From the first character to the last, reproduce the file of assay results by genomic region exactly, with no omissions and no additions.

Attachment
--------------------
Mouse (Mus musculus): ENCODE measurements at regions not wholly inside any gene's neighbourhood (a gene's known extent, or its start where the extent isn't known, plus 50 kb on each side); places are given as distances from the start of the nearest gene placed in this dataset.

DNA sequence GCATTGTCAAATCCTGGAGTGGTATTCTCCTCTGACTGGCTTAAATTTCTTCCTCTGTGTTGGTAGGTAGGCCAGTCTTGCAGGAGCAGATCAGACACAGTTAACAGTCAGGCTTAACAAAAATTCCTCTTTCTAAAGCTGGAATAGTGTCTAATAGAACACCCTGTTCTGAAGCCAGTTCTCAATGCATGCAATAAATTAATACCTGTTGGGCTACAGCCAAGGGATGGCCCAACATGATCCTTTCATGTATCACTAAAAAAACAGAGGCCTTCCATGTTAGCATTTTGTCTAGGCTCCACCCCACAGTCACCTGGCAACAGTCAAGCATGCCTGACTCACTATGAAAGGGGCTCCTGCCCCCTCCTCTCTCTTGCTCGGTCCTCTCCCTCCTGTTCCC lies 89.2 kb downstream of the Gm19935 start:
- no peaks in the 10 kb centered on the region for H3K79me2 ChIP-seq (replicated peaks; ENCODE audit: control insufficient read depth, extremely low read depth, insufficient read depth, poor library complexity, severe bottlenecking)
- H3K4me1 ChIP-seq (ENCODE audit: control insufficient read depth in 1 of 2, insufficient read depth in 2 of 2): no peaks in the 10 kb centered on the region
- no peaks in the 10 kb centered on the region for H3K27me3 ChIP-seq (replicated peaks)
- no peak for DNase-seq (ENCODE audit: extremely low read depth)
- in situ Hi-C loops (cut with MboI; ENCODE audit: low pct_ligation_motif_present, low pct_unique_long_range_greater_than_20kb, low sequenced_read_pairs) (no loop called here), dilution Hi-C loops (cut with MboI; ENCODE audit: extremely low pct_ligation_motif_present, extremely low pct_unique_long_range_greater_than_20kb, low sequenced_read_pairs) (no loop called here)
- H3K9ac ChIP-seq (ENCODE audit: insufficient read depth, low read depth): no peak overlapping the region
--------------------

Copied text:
Mouse (Mus musculus): ENCODE measurements at regions not wholly inside any gene's neighbourhood (a gene's known extent, or its start where the extent isn't known, plus 50 kb on each side); places are given as distances from the start of the nearest gene placed in this dataset.

DNA sequence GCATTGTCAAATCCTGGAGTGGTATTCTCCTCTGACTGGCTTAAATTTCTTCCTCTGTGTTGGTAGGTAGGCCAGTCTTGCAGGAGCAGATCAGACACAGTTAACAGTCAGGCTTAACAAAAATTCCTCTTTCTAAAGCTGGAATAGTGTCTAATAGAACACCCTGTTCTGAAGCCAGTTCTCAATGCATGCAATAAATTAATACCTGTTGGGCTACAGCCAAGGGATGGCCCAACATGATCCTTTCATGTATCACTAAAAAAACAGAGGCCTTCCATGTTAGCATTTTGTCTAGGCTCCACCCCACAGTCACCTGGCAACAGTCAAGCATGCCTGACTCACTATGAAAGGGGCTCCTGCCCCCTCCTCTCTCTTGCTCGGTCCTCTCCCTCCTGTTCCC lies 89.2 kb downstream of the Gm19935 start:
- no peaks in the 10 kb centered on the region for H3K79me2 ChIP-seq (replicated peaks; ENCODE audit: control insufficient read depth, extremely low read depth, insufficient read depth, poor library complexity, severe bottlenecking)
- H3K4me1 ChIP-seq (ENCODE audit: control insufficient read depth in 1 of 2, insufficient read depth in 2 of 2): no peaks in the 10 kb centered on the region
- no peaks in the 10 kb centered on the region for H3K27me3 ChIP-seq (replicated peaks)
- no peak for DNase-seq (ENCODE audit: extremely low read depth)
- in situ Hi-C loops (cut with MboI; ENCODE audit: low pct_ligation_motif_present, low pct_unique_long_range_greater_than_20kb, low sequenced_read_pairs) (no loop called here), dilution Hi-C loops (cut with MboI; ENCODE audit: extremely low pct_ligation_motif_present, extremely low pct_unique_long_range_greater_than_20kb, low sequenced_read_pairs) (no loop called here)
- H3K9ac ChIP-seq (ENCODE audit: insufficient read depth, low read depth): no peak overlapping the region